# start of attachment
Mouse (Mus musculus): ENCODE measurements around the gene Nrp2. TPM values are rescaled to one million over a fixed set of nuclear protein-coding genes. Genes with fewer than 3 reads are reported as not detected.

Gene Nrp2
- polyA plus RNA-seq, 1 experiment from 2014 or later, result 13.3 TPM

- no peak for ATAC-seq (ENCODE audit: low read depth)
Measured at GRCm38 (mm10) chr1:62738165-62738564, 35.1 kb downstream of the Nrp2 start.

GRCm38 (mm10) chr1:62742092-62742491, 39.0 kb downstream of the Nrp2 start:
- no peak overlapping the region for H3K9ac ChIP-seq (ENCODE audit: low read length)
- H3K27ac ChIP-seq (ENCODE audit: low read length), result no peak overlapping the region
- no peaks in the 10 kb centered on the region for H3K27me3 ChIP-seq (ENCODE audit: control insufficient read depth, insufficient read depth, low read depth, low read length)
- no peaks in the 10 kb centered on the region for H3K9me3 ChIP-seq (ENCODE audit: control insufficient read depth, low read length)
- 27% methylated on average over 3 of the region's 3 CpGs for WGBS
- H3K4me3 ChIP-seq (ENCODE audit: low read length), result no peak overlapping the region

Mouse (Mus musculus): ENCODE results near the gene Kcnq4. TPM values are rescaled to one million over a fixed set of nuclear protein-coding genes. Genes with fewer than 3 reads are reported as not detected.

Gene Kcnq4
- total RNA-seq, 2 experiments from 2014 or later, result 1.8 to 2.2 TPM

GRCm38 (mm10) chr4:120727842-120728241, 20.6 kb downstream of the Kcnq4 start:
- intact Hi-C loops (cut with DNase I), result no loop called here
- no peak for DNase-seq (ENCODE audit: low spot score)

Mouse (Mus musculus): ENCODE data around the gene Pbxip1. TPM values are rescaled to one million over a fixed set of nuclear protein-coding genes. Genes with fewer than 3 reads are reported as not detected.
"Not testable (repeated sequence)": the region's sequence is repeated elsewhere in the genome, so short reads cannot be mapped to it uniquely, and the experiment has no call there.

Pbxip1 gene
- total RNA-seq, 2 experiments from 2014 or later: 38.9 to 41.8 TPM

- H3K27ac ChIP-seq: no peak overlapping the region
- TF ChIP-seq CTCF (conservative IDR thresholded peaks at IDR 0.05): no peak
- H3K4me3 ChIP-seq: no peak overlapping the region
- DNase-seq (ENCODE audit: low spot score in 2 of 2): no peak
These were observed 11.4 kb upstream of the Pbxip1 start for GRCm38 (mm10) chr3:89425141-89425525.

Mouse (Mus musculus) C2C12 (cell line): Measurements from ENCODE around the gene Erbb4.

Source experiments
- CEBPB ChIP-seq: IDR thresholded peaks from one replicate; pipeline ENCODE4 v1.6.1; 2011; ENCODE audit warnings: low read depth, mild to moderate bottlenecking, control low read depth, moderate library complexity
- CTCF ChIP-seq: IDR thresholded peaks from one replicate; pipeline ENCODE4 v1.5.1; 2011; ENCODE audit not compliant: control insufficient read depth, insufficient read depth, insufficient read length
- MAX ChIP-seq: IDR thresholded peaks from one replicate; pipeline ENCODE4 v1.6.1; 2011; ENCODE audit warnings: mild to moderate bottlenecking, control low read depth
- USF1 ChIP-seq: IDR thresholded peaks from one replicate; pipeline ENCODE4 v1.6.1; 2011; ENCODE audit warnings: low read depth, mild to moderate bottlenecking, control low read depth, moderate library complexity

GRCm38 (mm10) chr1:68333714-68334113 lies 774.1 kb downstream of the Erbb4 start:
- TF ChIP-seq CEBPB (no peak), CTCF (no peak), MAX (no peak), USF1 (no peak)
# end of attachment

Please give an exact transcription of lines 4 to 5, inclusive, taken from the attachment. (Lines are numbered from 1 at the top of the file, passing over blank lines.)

- no peak for ATAC-seq (ENCODE audit: low read depth)
Measured at GRCm38 (mm10) chr1:62738165-62738564, 35.1 kb downstream of the Nrp2 start.